Bill’s original .300 HAM’R load used a 125-gr. Sierra projectile, but the Wilson Combat website presently lists 20 ammunition options (18 loaded by the company itself and two by HSM) topped with bullets ranging from 95 to 150 grs. in weight—a number of the lighter of which could make for potent manstoppers, in addition to the heavier hunting options. Velocities obviously vary greatly depending on the weight of the projectile, but according to the figures provided by Wilson Combat, the muzzle energy of the various loads hovers between 1,650 and 1,820 ft.-lbs. through an 18" barrel. According to Bill, 18" is probably optimal for .300 HAM’R, but a 16"-barreled gun still provides plenty of performance out to several hundred yards for the taking of game up to the size of bull elk and the largest plains game that Africa has to offer.
Using a southpaw Protector Series AR and Wilson Combat’s 150-gr. Hornady SST-topped .300 HAM’R load, the author dropped this 224-lb. hog dead in its tracks from about 50 yds.
The Results Bill Wilson is more than willing to trot the globe in search of exotic quarry; since completion of .300 HAM’R, he has used the cartridge to down everything from whitetail deer and elk to oryx, hyena and kudu. But he has a special love for hunting hogs—and he doesn’t even have to leave his own property in order to do so. Having completed the heavy lifting of building a company from the ground up and founding the IDPA decades ago, he now works mostly from the confines of his ranch in rural northeast Texas, stepping outside to hunt whenever the mood strikes him—which is frequently. In his own words, he “only hunts hogs on days that end in ‘y,’” and while that might be a slight exaggeration, I can assure you, it’s not by much.
Whenever possible, I try to complete function and accuracy testing of a gun prior to its use in the field, but that’s not always feasible, and so it was that I found myself in early March taking my first shots through the .300 HAM’R Protector during some familiarization firing prior to that night’s hunt. For the following three days and nights, two other hunters and I crisscrossed Bill’s property countless times in search of pigs, our magazines filled with Wilson Combat’s 150-gr. Hornady SST-topped load, and our rifles equipped with the company’s .30-cal. Whisper suppressor. Examples from both Pulsar’s Trail and Thermion lines of thermal-imaging riflescopes were employed once the sun went down.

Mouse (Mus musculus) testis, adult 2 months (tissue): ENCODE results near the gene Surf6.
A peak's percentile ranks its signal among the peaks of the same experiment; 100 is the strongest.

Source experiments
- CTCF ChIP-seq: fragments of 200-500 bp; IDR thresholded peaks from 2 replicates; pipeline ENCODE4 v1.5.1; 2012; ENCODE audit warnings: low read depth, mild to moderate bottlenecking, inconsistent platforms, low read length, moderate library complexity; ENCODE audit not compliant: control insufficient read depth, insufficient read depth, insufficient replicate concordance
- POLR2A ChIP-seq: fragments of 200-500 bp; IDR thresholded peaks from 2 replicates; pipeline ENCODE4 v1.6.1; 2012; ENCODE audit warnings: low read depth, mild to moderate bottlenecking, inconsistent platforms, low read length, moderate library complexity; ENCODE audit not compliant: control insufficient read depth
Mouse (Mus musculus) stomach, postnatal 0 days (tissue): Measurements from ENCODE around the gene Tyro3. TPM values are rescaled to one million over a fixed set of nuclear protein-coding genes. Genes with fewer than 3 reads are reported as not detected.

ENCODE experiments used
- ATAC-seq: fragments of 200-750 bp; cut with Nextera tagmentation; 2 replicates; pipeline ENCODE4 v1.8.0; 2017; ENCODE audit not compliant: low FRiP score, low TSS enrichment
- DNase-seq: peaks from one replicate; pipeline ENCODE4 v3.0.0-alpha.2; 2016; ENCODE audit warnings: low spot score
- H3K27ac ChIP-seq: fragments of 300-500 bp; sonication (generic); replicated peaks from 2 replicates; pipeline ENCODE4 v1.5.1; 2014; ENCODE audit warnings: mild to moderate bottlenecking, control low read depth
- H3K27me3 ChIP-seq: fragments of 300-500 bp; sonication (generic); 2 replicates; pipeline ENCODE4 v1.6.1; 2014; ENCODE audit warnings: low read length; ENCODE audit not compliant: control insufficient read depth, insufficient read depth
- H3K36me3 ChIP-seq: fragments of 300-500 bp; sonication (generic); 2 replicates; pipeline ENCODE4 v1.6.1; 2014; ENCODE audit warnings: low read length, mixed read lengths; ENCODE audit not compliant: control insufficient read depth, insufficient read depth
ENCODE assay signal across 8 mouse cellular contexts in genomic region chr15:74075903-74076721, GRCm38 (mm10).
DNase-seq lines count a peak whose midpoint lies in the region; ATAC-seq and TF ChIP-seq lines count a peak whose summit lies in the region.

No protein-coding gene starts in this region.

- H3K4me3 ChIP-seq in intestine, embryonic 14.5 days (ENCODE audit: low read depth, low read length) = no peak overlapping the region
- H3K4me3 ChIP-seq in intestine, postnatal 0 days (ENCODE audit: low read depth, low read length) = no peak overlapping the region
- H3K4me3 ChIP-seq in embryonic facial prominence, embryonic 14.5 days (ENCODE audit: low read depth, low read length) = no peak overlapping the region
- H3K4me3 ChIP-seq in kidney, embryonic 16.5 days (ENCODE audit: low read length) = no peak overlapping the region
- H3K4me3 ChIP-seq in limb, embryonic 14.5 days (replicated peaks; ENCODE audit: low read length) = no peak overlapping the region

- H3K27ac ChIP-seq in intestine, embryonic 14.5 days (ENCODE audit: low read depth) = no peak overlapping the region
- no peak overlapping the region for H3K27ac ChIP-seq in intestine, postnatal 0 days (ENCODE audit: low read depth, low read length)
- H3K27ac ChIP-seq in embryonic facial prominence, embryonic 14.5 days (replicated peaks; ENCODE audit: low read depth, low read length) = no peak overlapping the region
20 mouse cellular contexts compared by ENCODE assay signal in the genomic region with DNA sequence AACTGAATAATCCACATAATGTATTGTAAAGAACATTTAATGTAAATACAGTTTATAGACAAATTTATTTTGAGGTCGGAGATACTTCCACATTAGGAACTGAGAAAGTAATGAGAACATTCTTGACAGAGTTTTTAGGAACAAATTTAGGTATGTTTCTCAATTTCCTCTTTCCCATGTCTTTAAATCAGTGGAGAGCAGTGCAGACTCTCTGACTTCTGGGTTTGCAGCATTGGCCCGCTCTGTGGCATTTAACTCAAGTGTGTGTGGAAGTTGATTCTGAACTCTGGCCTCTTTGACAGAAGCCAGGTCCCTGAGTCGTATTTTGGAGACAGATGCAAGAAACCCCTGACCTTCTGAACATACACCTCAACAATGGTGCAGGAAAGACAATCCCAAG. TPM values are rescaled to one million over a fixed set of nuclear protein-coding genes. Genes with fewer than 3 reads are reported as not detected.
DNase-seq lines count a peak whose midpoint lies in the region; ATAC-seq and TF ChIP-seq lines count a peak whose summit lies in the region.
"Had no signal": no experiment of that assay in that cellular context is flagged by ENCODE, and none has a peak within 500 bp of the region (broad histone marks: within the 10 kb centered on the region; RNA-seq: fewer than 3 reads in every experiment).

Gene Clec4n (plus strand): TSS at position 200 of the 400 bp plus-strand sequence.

In all, the group shot nine large boars, and I personally accounted for three—two at night and one during the day—taking more than 650 lbs. of Texas’ hog problem out of commission. The largest of mine was a disgusting 224-lb. bruiser so flea-ridden that even the other pigs wanted nothing to do with him. Shots ranged from about 30 to 150 yds. in mostly thickly forested terrain, and while we didn’t take the time to retrieve any bullets, the cartridge proved to be more than up to the task of quickly anchoring the hearty beasts. No animals were lost, the majority were one-shot kills, and .300 HAM’R dropped more than one in its tracks. We also shot the carbines on Bill’s private long-range course, and even out at 500 yds. the HAM’R was still whacking the steel with authority, the guns consistently putting accurate shots on target.